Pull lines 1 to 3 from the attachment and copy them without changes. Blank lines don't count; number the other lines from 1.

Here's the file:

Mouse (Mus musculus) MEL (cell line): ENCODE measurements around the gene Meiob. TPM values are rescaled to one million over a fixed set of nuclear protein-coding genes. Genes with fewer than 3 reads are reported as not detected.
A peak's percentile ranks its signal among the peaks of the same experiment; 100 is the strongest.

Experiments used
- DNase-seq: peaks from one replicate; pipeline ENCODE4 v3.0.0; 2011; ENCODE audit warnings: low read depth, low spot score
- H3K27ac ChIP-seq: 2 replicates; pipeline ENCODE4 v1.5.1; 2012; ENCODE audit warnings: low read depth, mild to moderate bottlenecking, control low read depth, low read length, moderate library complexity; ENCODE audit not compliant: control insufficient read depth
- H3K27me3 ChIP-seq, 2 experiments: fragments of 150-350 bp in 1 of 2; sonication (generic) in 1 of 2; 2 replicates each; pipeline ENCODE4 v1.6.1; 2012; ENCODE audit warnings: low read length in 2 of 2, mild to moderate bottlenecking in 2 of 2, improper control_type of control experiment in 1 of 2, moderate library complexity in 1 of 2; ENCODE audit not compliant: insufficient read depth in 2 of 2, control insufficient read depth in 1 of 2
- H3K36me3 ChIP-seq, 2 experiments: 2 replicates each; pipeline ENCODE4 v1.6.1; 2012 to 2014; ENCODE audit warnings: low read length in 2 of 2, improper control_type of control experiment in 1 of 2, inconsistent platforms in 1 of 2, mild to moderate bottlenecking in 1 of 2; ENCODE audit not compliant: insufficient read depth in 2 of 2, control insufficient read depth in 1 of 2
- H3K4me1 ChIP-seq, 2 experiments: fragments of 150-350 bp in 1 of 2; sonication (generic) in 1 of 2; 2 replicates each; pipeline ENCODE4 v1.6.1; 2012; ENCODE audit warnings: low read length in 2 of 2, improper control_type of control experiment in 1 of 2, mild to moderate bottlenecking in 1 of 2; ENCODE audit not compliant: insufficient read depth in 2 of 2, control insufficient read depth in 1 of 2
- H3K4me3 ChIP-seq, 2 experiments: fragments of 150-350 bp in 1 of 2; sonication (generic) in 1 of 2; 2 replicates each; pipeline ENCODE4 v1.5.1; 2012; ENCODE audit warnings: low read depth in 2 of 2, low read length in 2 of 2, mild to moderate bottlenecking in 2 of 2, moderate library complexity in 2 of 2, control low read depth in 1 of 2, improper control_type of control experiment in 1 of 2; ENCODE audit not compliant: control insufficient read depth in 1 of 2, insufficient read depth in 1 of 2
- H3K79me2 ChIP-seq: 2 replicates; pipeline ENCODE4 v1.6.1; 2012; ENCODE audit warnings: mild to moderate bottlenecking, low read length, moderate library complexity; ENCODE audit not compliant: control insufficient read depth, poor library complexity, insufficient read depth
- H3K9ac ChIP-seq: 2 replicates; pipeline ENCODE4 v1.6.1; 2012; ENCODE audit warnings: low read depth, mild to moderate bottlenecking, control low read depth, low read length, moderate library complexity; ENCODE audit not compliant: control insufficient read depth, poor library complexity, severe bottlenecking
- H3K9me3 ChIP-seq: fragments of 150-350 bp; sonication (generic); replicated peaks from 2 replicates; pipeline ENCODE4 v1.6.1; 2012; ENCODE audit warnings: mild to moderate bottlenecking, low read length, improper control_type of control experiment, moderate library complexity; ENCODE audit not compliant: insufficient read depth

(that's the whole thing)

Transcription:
Mouse (Mus musculus) MEL (cell line): ENCODE measurements around the gene Meiob. TPM values are rescaled to one million over a fixed set of nuclear protein-coding genes. Genes with fewer than 3 reads are reported as not detected.
A peak's percentile ranks its signal among the peaks of the same experiment; 100 is the strongest.

Experiments used